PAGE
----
Do you really understand why the 2nd Amendment exists? If you can’t, find out why the British Army marched on Lexington and Bunker Hill. They were on the way to confiscate the firearms of the citizens of the area. The British government at the time was not known for allowing its colonies the same freedoms that existed on the home island. The Bill of Rights 1688, The Act of Union both stated that the King could not raise taxes without permission of Parliament. But its Colonies were not allowed any representation in the House of Commons. Slavery was outlawed in England by two cases Shanley v. Harvey (1763) 2 Eden 126, 127 and R v. Knowles, ex parte Somersett (1772) 20 State Tr 1. When the state of Massachusetts outlawed slavery, George III decreed that no colony can a make a law that involved slavery. The history of governments controlling their citizens is long. Hitler did not come to power by overthrowing a King. He won an election. One of the first things we did was take away the right to own a firearm. He started a world war and killed 16+ million people. Stalin killed 20+ million people. Mao killed 20+ million people, Castro killed 30,000+ people. Known of them were allowed to protect themselves.

    This cannot happen today. I would believe that if every time I went to the airport and get searched against my 4th Amendment right against illegal search and seizure. Or if the federal government’s use of drones inside this country. Or if this President had not sent troops to Libya or Syria without legal authorization from Congress.

    There is one string that threads through all of mass violence (notice I did not say shootings) is the person doing the violence was is form mentally unbalanced. They were going to hurt people no matter what. Whether it be a gun, knife, or bomb. The only way to control mass violence is to du to things. The first is when a person is mentally unbalanced, that person needs to be controlled. There is a difference between depression and being mentally unbalanced. And the second is to get rid of gun free zones. Allow me to protect me son. It takes 10-15 minutes for the police to arrive at any school and assess the situation. If teachers and/or administration official are trained (like in Israel), my son has a better chance of being safe.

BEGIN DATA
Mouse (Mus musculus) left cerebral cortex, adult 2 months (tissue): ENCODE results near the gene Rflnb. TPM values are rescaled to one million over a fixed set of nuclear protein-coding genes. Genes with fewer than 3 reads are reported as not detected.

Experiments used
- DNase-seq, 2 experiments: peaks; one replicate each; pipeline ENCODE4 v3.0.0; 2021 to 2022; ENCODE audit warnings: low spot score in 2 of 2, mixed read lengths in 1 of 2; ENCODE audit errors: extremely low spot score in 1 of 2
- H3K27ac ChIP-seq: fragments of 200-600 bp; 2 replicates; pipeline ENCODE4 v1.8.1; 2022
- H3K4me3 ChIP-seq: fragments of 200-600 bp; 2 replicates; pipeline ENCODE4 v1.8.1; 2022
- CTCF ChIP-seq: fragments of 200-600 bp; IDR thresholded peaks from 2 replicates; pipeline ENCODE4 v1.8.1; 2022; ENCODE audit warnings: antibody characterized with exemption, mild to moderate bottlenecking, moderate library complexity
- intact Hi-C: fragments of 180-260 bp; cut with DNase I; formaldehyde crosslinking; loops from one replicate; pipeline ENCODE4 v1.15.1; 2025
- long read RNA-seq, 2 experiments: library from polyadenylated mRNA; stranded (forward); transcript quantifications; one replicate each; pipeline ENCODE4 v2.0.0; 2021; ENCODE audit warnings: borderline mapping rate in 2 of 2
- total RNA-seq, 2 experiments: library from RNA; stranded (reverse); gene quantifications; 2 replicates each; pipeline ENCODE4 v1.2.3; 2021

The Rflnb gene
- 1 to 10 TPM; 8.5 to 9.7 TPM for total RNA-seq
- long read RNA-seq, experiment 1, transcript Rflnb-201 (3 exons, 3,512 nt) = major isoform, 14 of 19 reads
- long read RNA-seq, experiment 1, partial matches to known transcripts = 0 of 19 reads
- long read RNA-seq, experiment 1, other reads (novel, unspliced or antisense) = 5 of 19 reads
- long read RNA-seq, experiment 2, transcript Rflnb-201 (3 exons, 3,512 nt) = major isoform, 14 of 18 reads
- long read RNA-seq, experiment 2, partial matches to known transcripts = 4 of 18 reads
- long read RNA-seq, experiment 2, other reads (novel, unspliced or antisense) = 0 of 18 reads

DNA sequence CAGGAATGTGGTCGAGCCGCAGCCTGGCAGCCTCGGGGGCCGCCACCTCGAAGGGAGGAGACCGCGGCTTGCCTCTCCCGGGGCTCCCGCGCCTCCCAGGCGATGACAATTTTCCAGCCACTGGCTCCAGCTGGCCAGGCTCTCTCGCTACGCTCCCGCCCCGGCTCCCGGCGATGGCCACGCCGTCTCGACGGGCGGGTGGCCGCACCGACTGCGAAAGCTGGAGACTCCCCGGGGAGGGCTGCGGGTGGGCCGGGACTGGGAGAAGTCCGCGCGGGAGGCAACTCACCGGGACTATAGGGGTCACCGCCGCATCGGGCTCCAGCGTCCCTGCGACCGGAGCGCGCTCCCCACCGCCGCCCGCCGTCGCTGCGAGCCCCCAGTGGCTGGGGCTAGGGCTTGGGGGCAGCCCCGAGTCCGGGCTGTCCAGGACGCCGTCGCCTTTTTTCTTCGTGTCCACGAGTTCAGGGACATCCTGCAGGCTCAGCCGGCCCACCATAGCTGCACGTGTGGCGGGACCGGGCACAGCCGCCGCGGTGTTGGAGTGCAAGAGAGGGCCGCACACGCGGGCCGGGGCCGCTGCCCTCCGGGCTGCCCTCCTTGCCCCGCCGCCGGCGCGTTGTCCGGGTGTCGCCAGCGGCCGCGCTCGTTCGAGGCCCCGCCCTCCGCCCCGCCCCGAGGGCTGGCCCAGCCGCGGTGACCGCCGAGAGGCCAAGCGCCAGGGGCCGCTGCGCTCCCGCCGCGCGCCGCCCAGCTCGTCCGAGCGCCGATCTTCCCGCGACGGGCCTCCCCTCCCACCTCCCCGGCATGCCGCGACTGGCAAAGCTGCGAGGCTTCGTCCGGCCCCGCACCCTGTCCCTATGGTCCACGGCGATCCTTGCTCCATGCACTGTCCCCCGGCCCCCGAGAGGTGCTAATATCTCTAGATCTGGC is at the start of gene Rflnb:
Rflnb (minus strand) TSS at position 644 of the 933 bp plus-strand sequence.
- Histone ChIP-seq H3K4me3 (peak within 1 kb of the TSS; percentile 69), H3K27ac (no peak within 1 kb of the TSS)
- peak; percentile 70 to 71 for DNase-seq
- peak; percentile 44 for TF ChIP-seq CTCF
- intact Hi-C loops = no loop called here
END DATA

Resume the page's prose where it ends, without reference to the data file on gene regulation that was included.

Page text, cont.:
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    • Well, wolf31653, I appreciate you taking the time to contribute some very extensive comments. I’d like to address them a bit.

      You mention Switzerland’s high rate of gun ownership. This is true. It’s also true that the people who own these guns have been thoroughly trained on their safe use and storage. Moreover, up until October 2007, gun owners were allowed possession of government-issued personal ammunition of 50 rounds 5.56 mm / 48 rounds 9mm, which had to be sealed and inspected regularly to ensure that no unauthorized use had taken place. In October of 2007, it was decided that the distribution of ammunition to soldiers would stop and that all previously issued ammo would be returned. By March 2011, more than 99% of the ammo had been received. Only special rapid deployment units and the military police still have ammunition stored at home today. That is obviously a very different situation than we have in the US.

      As for Israel, gun ownership is very tightly regulated, much, much more so than in the US. I would refer you to http://www.gunpolicy.org/firearms/region/israel for complete information. Teachers in Israel are prohibited by law from bringing weapons into school. Only security guards stationed at the entrances to schools may carry firearms.

      The term “Contact Crime Victimization Rate” turns up in exactly four websites, all of which are gun advocate sites. In each one they are a gross distortion of a study entitled “Criminal Victimization in Seventeen Industrialised Countries: Key Findings from the 2000 International Crime Victims Survey” and conducted by the Netherlands Ministry of Justice. Serious “research” is generally considered a close examination of original sources, not a reiteration of what other subjective parties have to say on a subject.

      Here is the Second Amendment in its entirety: “A well regulated militia being necessary to the security of a free state, the right of the people to keep and bear arms shall not be infringed.” It was ratified in 1791, when the United States of America existed under a very different set of circumstances. I won’t go into the how and why this amendment has been abused beyond anything then-Secretary of State Thomas Jefferson could have imagined, but Saul Cornell does a very good job of making it clear in the following article: http://www.thedailybeast.com/articles/2012/12/18/gun-rights-advocates-should-fear-history-of-second-amendment.html.